MCI, Inc. (formerly WorldCom) is headquartered in Ashburn, Loudoun County. It announced that it would move its headquarters to Ashburn in 2003.[11][12] AOL had its headquarters at 22000 AOL Way in Dulles in unincorporated Loudoun County.[13] In 2007 AOL announced that it would move its headquarters from Loudoun County to New York City; it would continue to operate its Virginia offices.[14] Orbital Sciences Corporation has its headquarters in Dulles.[15]

Before its dissolution, Independence Air (originally Atlantic Coast Airlines) was headquartered in Dulles.[16][17] Prior to its dissolution, MAXjet Airways was headquartered on the grounds of Washington-Dulles International Airport and in Dulles.[18]

Demographics

Historical populations
Census Pop.  %±
1900 21,948
1910 21,167 −3.6%
1920 20,577 −2.8%
1930 19,852 −3.5%
1940 20,291 2.2%
1950 21,147 4.2%
1960 24,549 16.1%
1970 37,150 51.3%
1980 57,427 54.6%
1990 86,129 50.0%
2000 169,599 96.9%
Est. 2007 278,797 64.4%

As of the census[19] of 2000, there were 169,599 people, 59,900 households, and 45,044 families residing in the county. The population density was 326 people per square mile (126/km²). There were 62,160 housing units at an average density of 120 per square mile (46/km²). The racial makeup of the county was 82.79% White, 6.89% Black or African American, 5.35% Asian, 0.21% Native American, 0.06% Pacific Islander, 2.26% from other races, and 2.44% from two or more races. 5.95% of the population were Hispanic or Latino of any race. 15.0% were of German, 11.8% Irish, 10.9% English, 9.0% American and 6.6% Italian ancestry according to Census 2000.

According to the 2006 American Community Survey 72.0% of Loudoun County's population was white; 7.6% of the population was African-American. 0.1% were Native Americans; Asians were 13.1%. 4.9% of the population was of some other race and 2.3% of people reported being of two or more races. Latinos of any race were 9.7% of the population. 21.0% of the population was foreign born, up from 11.27% in 2000 and 5.67% in 1990.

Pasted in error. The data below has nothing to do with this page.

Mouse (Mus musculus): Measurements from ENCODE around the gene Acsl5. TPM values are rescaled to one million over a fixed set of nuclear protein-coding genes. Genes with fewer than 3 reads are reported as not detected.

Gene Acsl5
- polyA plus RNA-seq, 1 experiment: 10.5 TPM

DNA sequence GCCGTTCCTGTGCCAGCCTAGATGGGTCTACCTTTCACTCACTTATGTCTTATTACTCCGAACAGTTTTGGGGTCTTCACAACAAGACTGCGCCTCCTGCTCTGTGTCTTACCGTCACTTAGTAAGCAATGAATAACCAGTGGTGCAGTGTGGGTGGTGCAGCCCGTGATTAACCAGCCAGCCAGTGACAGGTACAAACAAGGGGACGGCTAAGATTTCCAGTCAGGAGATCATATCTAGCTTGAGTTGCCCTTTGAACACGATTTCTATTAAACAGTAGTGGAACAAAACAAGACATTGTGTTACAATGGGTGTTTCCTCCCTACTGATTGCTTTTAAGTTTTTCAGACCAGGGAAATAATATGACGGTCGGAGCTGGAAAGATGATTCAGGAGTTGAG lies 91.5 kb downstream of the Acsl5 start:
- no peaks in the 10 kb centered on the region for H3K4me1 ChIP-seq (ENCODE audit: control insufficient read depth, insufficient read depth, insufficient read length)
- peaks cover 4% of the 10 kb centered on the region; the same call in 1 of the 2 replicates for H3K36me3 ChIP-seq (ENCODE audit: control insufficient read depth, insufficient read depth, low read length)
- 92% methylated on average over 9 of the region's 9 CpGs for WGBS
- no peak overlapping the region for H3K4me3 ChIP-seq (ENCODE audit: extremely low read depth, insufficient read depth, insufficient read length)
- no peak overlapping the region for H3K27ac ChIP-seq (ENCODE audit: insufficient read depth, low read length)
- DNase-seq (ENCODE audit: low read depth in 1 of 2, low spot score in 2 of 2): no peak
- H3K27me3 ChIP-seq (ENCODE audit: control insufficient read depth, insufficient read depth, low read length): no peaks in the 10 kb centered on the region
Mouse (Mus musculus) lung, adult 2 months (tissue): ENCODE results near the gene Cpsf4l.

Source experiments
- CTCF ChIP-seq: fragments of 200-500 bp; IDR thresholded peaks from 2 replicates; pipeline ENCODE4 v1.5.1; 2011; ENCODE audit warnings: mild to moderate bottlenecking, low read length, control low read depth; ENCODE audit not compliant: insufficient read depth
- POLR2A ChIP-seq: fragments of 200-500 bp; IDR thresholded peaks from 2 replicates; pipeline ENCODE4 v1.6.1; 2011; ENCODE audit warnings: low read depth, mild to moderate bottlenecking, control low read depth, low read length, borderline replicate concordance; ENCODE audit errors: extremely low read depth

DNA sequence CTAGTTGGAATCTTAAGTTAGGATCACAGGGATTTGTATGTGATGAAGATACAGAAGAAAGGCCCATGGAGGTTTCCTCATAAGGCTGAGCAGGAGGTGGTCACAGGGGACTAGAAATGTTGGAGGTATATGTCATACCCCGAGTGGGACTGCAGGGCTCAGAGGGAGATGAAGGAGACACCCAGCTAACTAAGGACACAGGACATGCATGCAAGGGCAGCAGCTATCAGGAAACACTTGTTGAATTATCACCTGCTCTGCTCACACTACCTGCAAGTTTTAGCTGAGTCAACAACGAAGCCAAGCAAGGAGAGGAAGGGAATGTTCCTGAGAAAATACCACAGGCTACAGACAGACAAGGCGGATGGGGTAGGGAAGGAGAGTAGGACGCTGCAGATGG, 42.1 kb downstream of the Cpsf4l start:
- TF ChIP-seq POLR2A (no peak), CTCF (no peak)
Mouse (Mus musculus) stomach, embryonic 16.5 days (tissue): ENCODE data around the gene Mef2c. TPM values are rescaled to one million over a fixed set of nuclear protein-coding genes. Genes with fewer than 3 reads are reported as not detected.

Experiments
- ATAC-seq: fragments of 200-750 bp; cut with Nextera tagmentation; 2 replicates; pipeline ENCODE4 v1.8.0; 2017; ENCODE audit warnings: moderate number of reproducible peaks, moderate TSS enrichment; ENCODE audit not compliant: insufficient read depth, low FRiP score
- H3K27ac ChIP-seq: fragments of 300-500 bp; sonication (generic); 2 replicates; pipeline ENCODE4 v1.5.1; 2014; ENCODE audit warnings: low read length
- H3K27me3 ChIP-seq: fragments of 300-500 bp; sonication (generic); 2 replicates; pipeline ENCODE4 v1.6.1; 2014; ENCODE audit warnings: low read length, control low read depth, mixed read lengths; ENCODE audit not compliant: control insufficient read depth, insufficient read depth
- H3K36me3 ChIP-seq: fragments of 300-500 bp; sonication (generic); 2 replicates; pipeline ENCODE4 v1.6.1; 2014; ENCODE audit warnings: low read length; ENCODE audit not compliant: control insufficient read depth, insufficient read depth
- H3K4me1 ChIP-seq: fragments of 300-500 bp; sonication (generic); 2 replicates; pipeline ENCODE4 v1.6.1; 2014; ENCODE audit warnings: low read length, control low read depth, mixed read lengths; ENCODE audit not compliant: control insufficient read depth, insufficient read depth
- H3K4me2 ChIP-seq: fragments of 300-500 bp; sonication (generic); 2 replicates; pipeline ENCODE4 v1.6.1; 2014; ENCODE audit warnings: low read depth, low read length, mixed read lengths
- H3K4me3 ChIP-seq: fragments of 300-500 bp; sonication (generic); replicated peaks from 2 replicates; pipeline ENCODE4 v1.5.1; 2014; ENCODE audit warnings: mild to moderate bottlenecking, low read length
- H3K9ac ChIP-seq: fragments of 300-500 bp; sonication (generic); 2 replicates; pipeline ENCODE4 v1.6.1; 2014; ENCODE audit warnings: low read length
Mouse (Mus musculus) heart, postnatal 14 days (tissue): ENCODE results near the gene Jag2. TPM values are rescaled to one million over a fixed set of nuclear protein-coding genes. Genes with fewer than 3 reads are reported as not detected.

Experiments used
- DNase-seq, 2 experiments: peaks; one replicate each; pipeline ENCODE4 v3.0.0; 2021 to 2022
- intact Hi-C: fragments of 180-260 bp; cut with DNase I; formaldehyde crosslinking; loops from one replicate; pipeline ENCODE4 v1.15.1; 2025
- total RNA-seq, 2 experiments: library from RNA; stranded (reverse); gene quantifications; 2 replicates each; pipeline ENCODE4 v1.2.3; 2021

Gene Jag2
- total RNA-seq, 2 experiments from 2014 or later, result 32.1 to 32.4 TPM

As of 2000 there were 59,900 households out of which 43.10% had children under the age of 18 living with them, 64.30% were married couples living together, 7.80% had a female householder with no husband present, and 24.80% were non-families. 18.40% of all households were made up of individuals and 3.70% had someone living alone who was 65 years of age or older. The average household size was 2.82 and the average family size was 3.24.

In the county, the population was spread out with 29.80% under the age of 18, 5.70% from 18 to 24, 38.90% from 25 to 44, 20.00% from 45 to 64, and 5.60% who were 65 years of age or older. The median age was 34 years. For every 100 females there were 97.80 males. For every 100 females age 18 and over, there were 95.50 males.

In August 2008, Census survey data concluded that Loudoun County has the highest median income in the country at just over $107,000.[4] A 2007 estimate indicated that the median income for a household was $104,612, and the median income for a family was $125,381[20]

Towns

Incorporated towns

Unincorporated communities

Education